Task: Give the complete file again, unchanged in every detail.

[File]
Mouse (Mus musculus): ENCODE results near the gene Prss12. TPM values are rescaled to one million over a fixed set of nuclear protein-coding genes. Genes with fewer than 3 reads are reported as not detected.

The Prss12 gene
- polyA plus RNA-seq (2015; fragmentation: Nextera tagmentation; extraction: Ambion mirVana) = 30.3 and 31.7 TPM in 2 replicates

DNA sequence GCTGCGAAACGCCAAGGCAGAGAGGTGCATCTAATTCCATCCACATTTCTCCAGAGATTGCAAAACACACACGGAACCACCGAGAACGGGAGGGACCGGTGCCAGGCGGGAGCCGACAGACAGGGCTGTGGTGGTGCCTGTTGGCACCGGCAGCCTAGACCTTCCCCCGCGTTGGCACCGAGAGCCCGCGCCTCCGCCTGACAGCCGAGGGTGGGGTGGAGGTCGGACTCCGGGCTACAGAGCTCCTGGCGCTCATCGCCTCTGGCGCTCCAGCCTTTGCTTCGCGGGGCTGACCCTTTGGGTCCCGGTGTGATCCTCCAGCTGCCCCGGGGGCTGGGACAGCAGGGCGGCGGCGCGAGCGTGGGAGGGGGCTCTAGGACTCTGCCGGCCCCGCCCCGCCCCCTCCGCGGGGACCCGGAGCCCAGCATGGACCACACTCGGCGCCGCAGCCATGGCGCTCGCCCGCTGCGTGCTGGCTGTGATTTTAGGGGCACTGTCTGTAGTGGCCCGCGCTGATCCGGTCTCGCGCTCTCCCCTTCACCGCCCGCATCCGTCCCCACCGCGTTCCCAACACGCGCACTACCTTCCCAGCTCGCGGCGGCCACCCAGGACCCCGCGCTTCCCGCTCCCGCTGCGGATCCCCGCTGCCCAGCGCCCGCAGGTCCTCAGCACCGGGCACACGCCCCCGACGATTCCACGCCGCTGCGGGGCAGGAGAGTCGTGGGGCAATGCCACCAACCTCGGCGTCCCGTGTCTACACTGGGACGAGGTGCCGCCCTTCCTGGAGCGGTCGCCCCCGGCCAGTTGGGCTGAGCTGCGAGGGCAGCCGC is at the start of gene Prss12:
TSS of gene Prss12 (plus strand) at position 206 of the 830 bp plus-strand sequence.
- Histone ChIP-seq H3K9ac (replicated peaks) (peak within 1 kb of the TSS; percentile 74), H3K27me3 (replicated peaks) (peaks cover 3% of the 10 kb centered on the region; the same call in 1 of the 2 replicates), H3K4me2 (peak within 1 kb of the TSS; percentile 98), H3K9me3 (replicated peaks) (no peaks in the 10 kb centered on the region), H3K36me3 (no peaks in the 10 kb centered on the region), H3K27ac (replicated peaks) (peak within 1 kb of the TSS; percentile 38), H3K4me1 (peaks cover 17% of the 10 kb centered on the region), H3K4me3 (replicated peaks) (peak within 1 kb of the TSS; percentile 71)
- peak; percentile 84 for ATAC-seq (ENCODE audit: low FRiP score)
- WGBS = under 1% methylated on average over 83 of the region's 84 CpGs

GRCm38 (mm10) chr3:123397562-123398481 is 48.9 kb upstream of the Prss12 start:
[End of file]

Mouse (Mus musculus): ENCODE results near the gene Prss12. TPM values are rescaled to one million over a fixed set of nuclear protein-coding genes. Genes with fewer than 3 reads are reported as not detected.

The Prss12 gene
- polyA plus RNA-seq (2015; fragmentation: Nextera tagmentation; extraction: Ambion mirVana) = 30.3 and 31.7 TPM in 2 replicates

DNA sequence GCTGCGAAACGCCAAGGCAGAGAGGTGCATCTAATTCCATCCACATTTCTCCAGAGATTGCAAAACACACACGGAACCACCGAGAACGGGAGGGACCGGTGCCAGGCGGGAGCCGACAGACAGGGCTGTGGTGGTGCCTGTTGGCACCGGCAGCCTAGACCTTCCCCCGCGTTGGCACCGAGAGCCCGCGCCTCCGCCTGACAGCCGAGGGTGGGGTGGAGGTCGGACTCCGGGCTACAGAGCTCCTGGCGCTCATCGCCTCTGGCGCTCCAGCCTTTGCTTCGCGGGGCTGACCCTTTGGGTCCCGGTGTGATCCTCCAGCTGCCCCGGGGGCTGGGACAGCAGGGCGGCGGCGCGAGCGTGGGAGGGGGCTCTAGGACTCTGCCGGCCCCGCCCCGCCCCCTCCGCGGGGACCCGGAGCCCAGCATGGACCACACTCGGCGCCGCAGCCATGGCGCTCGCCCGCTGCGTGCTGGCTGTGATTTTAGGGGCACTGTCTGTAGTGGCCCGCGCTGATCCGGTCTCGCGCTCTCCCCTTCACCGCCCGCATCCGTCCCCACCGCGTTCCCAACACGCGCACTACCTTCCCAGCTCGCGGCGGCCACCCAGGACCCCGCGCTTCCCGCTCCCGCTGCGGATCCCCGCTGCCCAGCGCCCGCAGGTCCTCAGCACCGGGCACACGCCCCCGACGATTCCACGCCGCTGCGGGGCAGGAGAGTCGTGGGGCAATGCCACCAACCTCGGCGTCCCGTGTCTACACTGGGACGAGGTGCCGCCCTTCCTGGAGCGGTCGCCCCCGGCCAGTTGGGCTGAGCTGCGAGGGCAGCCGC is at the start of gene Prss12:
TSS of gene Prss12 (plus strand) at position 206 of the 830 bp plus-strand sequence.
- Histone ChIP-seq H3K9ac (replicated peaks) (peak within 1 kb of the TSS; percentile 74), H3K27me3 (replicated peaks) (peaks cover 3% of the 10 kb centered on the region; the same call in 1 of the 2 replicates), H3K4me2 (peak within 1 kb of the TSS; percentile 98), H3K9me3 (replicated peaks) (no peaks in the 10 kb centered on the region), H3K36me3 (no peaks in the 10 kb centered on the region), H3K27ac (replicated peaks) (peak within 1 kb of the TSS; percentile 38), H3K4me1 (peaks cover 17% of the 10 kb centered on the region), H3K4me3 (replicated peaks) (peak within 1 kb of the TSS; percentile 71)
- peak; percentile 84 for ATAC-seq (ENCODE audit: low FRiP score)
- WGBS = under 1% methylated on average over 83 of the region's 84 CpGs

GRCm38 (mm10) chr3:123397562-123398481 is 48.9 kb upstream of the Prss12 start: